Hemangiosarcoma in Dogs

The spleen is an oblong organ – some would say it is tongue-shaped – seated just below the stomach. While one can live perfectly well without a spleen, the spleen does provide some helpful services to the body. Some of these functions include providing stored blood in times of acute hemorrhage, filters out infected cells, and breaks down old red blood cells.

Hemangiosarcomas are a type of malignant cancer most often found in the blood vessels of the spleen in dogs. It is also found in the liver and is actually the most common tumor found in the heart of dogs. These tumors also present themselves on the skin of a dog and may look like small red moles. Hemangiosarcomas also occur in cats, though very rare. This cancer is often found in German Shepherd Dogs and Golden Retrievers. This cancer is equivalent to Angiosarcomas in humans.

Symptoms of Hemangiosarcoma:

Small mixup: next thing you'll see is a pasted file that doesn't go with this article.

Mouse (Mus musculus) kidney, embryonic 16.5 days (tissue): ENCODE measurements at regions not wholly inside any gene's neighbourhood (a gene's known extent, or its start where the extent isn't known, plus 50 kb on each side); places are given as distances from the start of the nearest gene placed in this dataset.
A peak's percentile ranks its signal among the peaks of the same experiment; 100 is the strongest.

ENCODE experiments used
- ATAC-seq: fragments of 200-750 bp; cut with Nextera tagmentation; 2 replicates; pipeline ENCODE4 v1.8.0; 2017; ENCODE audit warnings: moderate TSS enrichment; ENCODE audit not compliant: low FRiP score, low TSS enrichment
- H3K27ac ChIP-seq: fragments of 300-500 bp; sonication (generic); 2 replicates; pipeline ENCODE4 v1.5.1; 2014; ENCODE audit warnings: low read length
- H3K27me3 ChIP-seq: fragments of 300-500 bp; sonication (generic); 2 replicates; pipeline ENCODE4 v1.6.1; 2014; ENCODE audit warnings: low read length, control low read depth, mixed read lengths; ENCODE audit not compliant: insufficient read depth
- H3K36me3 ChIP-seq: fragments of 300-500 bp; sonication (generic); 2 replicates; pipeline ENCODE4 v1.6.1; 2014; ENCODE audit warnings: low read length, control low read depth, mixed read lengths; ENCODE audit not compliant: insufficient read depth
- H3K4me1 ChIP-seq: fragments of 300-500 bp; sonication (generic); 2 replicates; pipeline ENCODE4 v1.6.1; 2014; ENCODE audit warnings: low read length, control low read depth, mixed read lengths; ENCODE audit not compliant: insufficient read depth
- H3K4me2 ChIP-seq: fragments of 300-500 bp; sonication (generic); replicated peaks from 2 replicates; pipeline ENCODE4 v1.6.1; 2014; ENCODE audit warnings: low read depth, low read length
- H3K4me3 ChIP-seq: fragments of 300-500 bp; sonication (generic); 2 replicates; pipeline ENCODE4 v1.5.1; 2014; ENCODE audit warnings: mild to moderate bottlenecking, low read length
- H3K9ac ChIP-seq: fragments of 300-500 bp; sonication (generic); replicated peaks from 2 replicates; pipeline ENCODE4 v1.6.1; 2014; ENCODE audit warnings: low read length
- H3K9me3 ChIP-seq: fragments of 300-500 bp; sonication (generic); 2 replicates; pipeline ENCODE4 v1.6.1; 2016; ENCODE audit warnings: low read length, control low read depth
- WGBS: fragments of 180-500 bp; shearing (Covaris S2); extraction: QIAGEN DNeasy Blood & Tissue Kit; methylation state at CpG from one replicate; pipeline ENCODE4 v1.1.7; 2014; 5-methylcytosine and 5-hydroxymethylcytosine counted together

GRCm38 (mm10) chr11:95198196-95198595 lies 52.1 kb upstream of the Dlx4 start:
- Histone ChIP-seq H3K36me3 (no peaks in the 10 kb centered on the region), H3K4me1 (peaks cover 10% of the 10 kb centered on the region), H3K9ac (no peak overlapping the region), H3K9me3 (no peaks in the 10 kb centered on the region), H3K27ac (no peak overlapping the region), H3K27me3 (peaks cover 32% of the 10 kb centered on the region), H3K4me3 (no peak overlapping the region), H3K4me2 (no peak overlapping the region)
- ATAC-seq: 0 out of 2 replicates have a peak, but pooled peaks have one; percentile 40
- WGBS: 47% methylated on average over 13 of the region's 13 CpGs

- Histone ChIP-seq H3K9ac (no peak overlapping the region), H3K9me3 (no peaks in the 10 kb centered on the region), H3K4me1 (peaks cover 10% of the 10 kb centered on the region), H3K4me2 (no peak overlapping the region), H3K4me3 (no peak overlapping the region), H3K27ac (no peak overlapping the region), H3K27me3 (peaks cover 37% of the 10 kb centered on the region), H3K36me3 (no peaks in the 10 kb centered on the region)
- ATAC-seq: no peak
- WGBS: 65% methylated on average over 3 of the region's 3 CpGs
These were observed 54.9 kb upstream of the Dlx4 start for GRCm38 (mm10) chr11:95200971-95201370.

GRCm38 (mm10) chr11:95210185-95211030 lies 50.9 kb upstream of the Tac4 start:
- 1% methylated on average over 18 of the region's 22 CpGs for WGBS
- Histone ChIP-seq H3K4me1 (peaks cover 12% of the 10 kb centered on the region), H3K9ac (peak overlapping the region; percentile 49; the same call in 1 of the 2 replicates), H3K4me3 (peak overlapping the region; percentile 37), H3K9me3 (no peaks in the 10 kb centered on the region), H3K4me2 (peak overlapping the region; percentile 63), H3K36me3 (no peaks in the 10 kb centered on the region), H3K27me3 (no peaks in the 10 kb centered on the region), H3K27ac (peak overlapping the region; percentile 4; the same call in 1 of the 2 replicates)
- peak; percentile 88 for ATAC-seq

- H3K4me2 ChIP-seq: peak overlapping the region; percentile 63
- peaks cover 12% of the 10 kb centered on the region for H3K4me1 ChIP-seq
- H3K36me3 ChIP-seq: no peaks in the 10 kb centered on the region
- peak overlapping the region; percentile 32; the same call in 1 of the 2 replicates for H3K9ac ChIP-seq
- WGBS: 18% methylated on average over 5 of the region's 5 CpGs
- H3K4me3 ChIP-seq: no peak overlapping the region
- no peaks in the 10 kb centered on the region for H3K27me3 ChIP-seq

• Usually the patient is suddenly weak.
     • The patient may be obviously cold.
     • The gums will be pale in color.
     • If the bleed stops on its own, the patient will be dramatically better
the next day or even a few hours later.

Unfortunately, this particular cancer is very aggressive. Most commonly when the hemangiosarcoma is attached to the splee, unless the spleen is surgically removed by an experienced surgeon such as Dr. Carl Koehler (ACVS) of Encina Veterinary Hospital, the pet will eventually pass away due to significant bleeding. Along with a splenectomy (removal of the spleen), chemotherapy is also typically suggested for the best possible outcome and longest life expectancy in this situation.

Jared Jaffey, DVM